The end of the lumbering industry coincided with the beginning of Prohibition which lasted from 1920 to 1933, which was then followed by the Great Depression (1929 – 1941).
Ernie LaPointe moved with his mother to Roy’s Point in 1913 and at some later time prepared a hand-drawn map of the area as it was when he lived there. According to his map there were 28 houses at Roy’s Point…
On August 8, 1900 an agreement was reached between the Bayfield Transfer company and
William Knight, granting Knight the right to build a sawmill and other buildings on 6.7 acres of land located along the north side of the creek from the lake shore back to within 100 feet of the Transfer tracks.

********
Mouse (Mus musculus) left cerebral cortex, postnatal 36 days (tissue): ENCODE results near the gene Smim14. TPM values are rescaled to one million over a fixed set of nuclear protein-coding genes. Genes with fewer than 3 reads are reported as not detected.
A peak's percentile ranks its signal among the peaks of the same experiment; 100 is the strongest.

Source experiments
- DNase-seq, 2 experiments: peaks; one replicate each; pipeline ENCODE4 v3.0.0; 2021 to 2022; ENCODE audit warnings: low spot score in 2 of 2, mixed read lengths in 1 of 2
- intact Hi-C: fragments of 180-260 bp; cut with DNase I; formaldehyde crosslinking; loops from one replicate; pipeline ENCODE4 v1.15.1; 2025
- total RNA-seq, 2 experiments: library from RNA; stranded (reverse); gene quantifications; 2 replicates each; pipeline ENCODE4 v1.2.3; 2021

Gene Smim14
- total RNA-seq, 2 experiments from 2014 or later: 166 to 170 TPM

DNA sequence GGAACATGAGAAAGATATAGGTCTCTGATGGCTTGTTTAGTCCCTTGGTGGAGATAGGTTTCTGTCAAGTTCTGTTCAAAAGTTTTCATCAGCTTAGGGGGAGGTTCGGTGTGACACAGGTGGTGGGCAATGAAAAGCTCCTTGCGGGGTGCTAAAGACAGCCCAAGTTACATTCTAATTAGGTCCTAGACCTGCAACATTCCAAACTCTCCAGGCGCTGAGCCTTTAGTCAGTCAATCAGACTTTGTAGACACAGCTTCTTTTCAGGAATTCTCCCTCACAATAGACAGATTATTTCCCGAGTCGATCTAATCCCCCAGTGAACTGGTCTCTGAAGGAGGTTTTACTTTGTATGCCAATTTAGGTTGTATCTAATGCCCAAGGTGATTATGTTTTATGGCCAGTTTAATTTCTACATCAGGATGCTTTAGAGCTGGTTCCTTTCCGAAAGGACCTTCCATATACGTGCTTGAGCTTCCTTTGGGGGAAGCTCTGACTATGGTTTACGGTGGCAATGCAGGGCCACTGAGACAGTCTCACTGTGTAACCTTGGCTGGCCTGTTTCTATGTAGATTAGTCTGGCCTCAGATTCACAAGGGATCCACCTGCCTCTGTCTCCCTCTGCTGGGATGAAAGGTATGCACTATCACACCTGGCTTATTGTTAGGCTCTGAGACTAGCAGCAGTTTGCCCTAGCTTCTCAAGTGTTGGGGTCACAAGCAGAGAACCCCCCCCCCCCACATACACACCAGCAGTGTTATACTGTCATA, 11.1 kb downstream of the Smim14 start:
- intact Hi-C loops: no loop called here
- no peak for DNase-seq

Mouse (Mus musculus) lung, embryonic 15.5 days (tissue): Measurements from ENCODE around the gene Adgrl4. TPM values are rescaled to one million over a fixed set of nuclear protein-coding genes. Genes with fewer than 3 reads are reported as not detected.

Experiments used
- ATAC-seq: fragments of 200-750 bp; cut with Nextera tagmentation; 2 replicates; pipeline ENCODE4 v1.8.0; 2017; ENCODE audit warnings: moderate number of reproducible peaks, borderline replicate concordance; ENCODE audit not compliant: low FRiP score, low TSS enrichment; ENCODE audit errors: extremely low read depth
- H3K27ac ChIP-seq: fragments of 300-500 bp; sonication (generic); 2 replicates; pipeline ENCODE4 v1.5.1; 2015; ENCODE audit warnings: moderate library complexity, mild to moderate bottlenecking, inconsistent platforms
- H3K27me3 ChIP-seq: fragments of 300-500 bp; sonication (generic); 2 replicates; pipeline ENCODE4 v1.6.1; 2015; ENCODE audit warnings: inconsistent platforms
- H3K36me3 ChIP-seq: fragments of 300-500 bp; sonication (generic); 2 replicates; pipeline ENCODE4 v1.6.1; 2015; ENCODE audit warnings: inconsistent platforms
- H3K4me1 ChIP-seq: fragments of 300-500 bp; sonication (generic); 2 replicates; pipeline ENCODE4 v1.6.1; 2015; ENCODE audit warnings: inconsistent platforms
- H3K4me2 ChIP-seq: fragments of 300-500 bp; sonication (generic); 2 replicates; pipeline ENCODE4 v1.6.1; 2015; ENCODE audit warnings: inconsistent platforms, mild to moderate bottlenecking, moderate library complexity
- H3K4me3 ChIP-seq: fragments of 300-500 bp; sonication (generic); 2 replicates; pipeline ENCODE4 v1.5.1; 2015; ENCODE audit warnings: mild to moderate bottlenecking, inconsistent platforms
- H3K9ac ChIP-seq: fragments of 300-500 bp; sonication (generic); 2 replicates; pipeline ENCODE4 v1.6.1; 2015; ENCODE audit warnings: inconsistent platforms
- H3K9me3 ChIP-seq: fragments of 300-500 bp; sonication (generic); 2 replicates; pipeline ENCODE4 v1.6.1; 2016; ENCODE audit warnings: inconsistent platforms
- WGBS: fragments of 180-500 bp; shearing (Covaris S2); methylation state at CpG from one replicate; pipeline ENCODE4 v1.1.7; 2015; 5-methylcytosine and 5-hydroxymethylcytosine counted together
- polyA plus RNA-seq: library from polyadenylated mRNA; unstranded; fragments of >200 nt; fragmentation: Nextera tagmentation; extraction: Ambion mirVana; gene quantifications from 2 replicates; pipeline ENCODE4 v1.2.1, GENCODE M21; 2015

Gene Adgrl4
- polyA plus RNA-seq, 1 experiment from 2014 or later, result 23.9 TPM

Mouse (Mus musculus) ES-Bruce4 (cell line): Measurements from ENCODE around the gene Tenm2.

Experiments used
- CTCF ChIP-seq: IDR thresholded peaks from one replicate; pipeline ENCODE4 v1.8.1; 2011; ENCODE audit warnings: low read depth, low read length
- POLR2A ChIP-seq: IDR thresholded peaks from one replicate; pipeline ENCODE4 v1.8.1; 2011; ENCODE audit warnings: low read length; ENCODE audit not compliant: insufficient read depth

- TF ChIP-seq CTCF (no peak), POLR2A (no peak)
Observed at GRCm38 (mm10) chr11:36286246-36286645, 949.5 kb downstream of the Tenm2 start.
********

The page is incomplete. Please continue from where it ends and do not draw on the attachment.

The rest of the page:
The second railroad built in Bayfield was the Bayfield Transfer which serviced the lumber industry on the peninsula from 1898 to 1924.
According to various property records the name of our creek has changed over the years. It had originally been called “Roy’s Creek” as well as “Stahl’s Creek” after the family that lived along the stream on the west side of Highway 13.